Quantcast
Get breaking news alerts via email

Click here to manage your alerts
In this undated photo provided by Henry Aldridge on Friday, March 15, 2013 shows the violin that was played by the bandmaster of the Titanic as the oceanliner sank, Devizes, England. Survivors of the Titanic have said they remember the band, led by Wallace Hartley, playing on deck even as passengers boarded lifeboats after the ship hit an iceberg. Hartley’s violin was believed lost in the 1912 disaster, but auctioneers Henry Aldridge & Son say an instrument unearthed in 2006 has undergone rigorous testing and proven to be Hartley’s. The auction house said has spent the past seven years and thousands of pounds determining the water-stained violin’s origins, consulting numerous experts including government forensic scientists and Oxford University. (AP Photo/Henry Aldridge)
Auction house: We found Titanic violin
First Published Mar 15 2013 09:16 am • Last Updated Mar 15 2013 09:18 am

LONDON • The violin played by the bandmaster of the Titanic as the oceanliner sank has been unearthed, a British auction house said Friday.

Survivors of the Titanic have said they remember the band, led by Wallace Hartley, playing on deck even as passengers boarded lifeboats after the ship hit an iceberg.

Join the Discussion
Post a Comment

Hartley’s violin was believed lost in the 1912 disaster, but auctioneers Henry Aldridge & Son say an instrument unearthed in 2006 and has undergone rigorous testing and proven to be Hartley’s.

"It’s been a long haul," said auctioneer Andrew Aldridge, explaining the find had initially seemed "too good to be true."

The auction house spent the past seven years and thousands of pounds determining the water-stained violin’s origins, consulting numerous experts including government forensic scientists and Oxford University.

The auction house said the rose wood instrument has two long cracks on its body, but is "incredibly well-preserved" despite its age and exposure to the sea. It estimated the violin is worth six figures.

Hartley was one of the 1,517 people who perished when the Titanic struck an iceberg 350 miles (565 kilometers) south of Newfoundland on April 15, 1912.

Some reports at the time suggested Hartley’s corpse was found fully dressed with his instrument strapped to his body, though there was also speculation the violin floated off and was lost at sea.

Henry Aldridge and Son said it researched the violin’s story with a Hartley biographer as the instrument underwent forensic testing, uncovering documents that showed Hartley was found with a large leather valise strapped to him and the violin inside.

The violin apparently was returned to Hartley’s grieving fiancée, the auction house said, and later ended up in the hands of the Salvation Army before being given to a violin teacher and ultimately Henry Aldridge & Son.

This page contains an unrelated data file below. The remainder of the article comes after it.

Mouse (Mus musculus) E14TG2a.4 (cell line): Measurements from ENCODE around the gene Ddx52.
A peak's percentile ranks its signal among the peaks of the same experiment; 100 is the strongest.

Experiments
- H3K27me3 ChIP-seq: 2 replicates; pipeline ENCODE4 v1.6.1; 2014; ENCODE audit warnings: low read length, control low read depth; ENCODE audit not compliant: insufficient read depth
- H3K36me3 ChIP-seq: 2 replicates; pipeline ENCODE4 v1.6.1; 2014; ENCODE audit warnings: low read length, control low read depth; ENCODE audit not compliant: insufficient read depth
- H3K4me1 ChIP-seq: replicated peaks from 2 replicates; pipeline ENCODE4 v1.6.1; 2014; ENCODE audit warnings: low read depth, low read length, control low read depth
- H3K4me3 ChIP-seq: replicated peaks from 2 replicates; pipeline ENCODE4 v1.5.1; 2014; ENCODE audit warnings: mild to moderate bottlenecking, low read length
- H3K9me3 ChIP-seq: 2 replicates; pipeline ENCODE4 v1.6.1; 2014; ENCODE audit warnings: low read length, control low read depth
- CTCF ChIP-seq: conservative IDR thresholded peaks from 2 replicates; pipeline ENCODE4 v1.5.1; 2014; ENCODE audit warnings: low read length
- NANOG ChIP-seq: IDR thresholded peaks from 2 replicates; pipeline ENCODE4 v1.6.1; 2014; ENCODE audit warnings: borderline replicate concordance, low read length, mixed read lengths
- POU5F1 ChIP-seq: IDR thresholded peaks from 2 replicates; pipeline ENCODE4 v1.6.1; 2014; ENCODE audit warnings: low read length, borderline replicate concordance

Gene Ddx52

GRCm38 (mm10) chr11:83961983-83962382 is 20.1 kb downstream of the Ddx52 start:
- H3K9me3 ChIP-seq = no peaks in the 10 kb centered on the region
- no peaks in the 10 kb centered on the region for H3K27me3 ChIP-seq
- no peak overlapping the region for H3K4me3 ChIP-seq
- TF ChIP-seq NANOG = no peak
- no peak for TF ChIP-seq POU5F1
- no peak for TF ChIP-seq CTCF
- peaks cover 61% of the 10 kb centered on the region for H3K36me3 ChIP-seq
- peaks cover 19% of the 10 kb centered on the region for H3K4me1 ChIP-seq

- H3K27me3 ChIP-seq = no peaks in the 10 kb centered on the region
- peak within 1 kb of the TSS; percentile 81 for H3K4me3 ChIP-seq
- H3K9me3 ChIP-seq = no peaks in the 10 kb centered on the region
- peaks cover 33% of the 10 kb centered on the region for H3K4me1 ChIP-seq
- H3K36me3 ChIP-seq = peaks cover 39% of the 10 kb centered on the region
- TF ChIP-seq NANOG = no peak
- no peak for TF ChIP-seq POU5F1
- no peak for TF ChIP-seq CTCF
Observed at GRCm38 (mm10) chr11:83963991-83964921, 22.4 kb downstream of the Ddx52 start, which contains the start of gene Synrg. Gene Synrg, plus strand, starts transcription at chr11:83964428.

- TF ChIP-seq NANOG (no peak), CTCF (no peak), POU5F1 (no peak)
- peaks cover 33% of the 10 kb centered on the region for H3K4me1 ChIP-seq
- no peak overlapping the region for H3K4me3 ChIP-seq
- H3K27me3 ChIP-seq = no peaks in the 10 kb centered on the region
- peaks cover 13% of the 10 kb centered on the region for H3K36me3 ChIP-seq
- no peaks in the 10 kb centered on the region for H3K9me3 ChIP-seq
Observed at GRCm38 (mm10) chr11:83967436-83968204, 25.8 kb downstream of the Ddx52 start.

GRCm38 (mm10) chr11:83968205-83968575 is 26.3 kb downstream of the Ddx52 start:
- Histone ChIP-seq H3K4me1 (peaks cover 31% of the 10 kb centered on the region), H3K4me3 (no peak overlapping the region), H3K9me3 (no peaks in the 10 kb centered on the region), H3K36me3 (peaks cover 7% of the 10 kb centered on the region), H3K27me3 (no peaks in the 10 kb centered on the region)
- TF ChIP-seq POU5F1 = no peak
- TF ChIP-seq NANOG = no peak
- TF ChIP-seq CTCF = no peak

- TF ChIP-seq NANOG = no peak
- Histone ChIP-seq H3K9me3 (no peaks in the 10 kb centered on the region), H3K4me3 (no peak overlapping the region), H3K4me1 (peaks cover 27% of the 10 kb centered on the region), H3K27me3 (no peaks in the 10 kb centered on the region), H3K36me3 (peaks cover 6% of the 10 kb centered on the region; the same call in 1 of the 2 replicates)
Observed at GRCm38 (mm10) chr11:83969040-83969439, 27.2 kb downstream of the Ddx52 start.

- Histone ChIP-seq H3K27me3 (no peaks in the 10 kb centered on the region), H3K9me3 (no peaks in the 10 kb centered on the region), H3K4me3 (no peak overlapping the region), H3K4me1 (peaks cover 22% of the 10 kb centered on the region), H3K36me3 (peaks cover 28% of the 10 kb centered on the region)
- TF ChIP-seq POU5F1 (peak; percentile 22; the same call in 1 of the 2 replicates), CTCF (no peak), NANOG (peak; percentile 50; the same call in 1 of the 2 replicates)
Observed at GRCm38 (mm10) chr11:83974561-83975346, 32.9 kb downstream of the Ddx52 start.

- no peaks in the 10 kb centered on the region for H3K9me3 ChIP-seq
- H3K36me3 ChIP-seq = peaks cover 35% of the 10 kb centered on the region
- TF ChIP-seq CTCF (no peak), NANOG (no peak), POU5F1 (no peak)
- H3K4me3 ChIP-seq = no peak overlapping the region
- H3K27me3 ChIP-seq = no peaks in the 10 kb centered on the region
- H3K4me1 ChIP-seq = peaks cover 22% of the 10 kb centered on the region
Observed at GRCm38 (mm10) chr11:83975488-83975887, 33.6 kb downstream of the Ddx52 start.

story continues below
story continues below

Testing by the U.K. Forensic Science Service showed corrosion deposits were considered "compatible with immersion in sea water," while a silver expert studied a plate on the violin’s neck to determine if it fit the time profile.

Henry Aldridge & Son said the violin will go on public display at the end of the month at Belfast City Hall, less than a mile from where Titanic was built.



Copyright 2014 The Salt Lake Tribune. All rights reserved. This material may not be published, broadcast, rewritten or redistributed.

Top Reader Comments Read All Comments Post a Comment
Click here to read all comments   Click here to post a comment


About Reader Comments


Reader comments on sltrib.com are the opinions of the writer, not The Salt Lake Tribune. We will delete comments containing obscenities, personal attacks and inappropriate or offensive remarks. Flagrant or repeat violators will be banned. If you see an objectionable comment, please alert us by clicking the arrow on the upper right side of the comment and selecting "Flag comment as inappropriate". If you've recently registered with Disqus or aren't seeing your comments immediately, you may need to verify your email address. To do so, visit disqus.com/account.
See more about comments here.
Staying Connected
Videos
Jobs
Contests and Promotions
  • Search Obituaries
  • Place an Obituary

  • Search Cars
  • Search Homes
  • Search Jobs
  • Search Marketplace
  • Search Legal Notices

  • Other Services
  • Advertise With Us
  • Subscribe to the Newspaper
  • Login to the Electronic Edition
  • Frequently Asked Questions
  • Contact a newsroom staff member
  • Access the Trib Archives
  • Privacy Policy
  • Missing your paper? Need to place your paper on vacation hold? For this and any other subscription related needs, click here or call 801.204.6100.